We’d like to thank the outstanding moms and dads among us who juggle soccer practice and homework help with their own lives, businesses, charity work and community involvement. Our first-ever Parents of the Year awards features a selection of reader submissions from across South Jersey, plus a few other parents worthy of the recognition.
Living in Cherry Hill for the last 37 years has impacted the mother of four daughters, as she has stayed in Camden County to tackle her field in some of the harshest climates in the country. Brenner has been a kindergarten teacher with the Camden City public schools for the past 24 years, teaching at Henry L. Bonsall Elementary School in the troubled city. She works alongside her staff in a consistent and dedicated manner, and has shown this same commitment to her family at home. This Parent of the Year is also a dedicated grandparent to her five grandchildren.
Theresa Wilt Beal
Beal, the mother of three young girls, has a list of volunteer and community efforts that could run several pages. Between driving her children and their friends to ballet classes several times a week and baking brownies for local functions, she volunteers as the chair of the Scholastic Book Fair at her daughters’ school, and as a “stage mom” for performances with nonprofit arts organization Ballet NJ Theater Company, says family member Cassandra Wilt. In addition to children’s functions, Beal has organized several events during the past year to benefit cancer research and Toys for Tots. “If anyone needs help, Theresa is there to lend more than a helping hand. She gives her all. No one we know does more, loves more or works harder than Theresa Beal,” says Wilt.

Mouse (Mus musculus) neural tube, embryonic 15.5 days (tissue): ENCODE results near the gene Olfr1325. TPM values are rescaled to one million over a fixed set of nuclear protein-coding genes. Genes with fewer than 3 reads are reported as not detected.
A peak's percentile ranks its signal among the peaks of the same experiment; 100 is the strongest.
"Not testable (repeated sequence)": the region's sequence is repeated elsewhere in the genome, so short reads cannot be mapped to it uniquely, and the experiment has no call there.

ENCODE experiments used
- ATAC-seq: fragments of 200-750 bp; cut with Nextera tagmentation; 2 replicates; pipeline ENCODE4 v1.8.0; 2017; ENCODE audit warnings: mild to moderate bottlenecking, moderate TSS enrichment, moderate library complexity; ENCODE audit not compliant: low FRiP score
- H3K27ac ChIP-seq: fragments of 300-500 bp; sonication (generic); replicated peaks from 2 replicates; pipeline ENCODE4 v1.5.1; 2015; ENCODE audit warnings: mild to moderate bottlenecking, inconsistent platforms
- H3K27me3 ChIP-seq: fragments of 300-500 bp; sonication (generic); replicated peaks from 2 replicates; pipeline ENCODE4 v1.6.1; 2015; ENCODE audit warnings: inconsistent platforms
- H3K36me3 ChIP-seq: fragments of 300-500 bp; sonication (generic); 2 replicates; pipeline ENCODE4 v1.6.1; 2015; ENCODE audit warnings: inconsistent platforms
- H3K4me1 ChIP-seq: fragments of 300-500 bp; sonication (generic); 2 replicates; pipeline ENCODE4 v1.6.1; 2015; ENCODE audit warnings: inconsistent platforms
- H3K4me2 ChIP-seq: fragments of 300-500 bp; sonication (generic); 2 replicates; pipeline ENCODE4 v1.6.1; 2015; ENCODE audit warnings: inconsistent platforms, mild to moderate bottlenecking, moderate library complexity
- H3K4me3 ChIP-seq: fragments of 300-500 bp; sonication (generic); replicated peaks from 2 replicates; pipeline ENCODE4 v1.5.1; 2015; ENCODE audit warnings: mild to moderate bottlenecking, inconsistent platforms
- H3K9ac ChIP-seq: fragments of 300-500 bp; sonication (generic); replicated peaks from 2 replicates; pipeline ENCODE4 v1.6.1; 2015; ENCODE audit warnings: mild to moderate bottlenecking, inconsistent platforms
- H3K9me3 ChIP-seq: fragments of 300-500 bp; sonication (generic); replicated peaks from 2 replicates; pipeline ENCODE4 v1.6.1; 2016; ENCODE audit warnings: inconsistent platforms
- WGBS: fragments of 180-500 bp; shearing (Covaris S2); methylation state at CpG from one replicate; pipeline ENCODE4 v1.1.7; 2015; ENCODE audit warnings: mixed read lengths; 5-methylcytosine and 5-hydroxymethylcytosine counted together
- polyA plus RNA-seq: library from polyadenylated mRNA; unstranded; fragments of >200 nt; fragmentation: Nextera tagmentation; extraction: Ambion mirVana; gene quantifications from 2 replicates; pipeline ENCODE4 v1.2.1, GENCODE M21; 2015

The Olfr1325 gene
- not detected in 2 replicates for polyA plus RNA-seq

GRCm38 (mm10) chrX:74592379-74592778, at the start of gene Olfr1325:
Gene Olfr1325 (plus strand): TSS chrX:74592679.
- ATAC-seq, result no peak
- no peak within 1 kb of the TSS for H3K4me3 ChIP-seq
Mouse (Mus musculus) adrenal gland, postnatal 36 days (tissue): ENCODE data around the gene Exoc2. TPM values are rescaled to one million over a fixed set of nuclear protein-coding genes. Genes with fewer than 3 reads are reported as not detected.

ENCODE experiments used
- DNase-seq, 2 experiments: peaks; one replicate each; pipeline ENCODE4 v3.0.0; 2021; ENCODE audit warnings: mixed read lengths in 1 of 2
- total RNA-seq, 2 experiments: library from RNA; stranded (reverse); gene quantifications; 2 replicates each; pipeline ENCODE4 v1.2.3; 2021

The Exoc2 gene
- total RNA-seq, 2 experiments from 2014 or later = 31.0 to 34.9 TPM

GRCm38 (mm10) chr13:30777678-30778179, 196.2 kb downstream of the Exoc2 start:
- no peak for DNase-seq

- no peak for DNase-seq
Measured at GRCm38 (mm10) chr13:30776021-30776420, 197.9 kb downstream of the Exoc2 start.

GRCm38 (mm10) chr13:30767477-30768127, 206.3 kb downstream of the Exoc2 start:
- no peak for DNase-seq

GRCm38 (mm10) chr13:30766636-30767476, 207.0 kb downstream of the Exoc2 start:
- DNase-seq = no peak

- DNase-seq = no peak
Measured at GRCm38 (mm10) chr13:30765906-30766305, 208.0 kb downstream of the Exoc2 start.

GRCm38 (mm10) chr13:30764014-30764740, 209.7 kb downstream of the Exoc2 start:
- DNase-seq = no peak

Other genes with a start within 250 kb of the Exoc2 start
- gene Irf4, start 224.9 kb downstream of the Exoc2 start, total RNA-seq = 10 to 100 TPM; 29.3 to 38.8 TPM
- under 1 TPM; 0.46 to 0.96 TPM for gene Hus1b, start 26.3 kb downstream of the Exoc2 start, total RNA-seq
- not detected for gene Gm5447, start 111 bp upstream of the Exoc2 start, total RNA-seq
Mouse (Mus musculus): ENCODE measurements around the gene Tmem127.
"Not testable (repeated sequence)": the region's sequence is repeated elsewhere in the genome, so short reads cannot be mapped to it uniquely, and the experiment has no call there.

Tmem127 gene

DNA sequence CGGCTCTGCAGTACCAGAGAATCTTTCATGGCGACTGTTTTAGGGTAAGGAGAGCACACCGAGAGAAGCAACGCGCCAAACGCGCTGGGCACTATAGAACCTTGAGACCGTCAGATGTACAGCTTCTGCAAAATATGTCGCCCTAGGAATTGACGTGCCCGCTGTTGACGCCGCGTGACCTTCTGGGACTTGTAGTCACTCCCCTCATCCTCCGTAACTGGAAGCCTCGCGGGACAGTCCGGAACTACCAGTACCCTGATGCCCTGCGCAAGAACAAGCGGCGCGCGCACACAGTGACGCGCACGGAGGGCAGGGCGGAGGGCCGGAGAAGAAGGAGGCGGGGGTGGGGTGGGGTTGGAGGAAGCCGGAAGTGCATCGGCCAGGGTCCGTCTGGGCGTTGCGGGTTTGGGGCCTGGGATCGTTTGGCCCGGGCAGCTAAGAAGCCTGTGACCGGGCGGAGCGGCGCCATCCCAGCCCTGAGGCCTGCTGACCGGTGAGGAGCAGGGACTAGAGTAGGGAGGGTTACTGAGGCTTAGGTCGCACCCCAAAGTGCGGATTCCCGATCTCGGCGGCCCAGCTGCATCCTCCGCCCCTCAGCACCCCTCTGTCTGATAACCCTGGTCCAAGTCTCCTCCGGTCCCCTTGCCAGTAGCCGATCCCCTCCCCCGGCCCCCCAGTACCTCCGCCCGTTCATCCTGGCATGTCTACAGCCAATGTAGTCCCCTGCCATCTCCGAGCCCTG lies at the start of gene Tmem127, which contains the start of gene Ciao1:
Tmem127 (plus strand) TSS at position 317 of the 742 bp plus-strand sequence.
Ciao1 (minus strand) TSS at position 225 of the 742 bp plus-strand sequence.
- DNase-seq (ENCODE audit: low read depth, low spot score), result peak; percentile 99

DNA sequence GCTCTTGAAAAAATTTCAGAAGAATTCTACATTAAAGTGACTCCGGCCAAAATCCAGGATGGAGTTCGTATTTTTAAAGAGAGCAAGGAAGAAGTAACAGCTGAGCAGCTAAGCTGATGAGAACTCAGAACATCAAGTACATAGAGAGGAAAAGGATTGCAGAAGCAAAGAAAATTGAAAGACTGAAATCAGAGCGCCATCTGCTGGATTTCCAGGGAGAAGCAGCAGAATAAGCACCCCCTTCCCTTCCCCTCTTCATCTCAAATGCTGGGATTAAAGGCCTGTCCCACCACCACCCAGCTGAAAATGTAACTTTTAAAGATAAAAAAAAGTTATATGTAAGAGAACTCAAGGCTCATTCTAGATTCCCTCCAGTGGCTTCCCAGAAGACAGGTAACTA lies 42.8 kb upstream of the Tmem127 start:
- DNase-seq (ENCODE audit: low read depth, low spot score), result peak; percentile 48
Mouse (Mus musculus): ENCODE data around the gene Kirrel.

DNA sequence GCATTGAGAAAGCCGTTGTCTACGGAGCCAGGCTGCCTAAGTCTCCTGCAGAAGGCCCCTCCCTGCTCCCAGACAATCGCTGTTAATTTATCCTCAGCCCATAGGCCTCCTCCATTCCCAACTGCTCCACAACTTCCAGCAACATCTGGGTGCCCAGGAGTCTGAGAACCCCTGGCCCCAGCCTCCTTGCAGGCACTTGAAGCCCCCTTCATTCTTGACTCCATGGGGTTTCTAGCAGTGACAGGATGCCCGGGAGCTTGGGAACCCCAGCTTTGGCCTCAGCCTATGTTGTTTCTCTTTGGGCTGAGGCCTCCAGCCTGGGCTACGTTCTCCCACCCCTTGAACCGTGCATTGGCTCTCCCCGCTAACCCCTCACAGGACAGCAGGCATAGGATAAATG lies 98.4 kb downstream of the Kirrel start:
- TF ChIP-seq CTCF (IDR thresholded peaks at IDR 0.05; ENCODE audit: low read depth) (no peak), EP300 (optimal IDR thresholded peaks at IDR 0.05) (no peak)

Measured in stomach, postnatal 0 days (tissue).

By day, Cattani is known as the south principal of Lenape High School, roaming the halls and engaging with students. But he’s also a devoted father to his children—daughters Madyson, Alena and Laurel, and one on the way. “My instinct is to say he has three children, but my heart knows that he has hundreds, if not thousands,” says wife Kate Cattani, because he treats each of his students as if they were his own. As principal to more than 2,000 students, Cattani tries to spread civic engagement and leadership among the student body, and stays involved by attending awards dinners, community functions, school fundraisers and many school sporting events. He frequently recognizes accomplished students, teams and teachers in front of the school board. And at home, Cattani stays present in the moment with his daughters. “When he isn’t in school mode, he is always finding something active, creative and fun to do with the girls, whether just talking about life or riding bikes across our hometown of Medford.”
Dr. Heidi Handler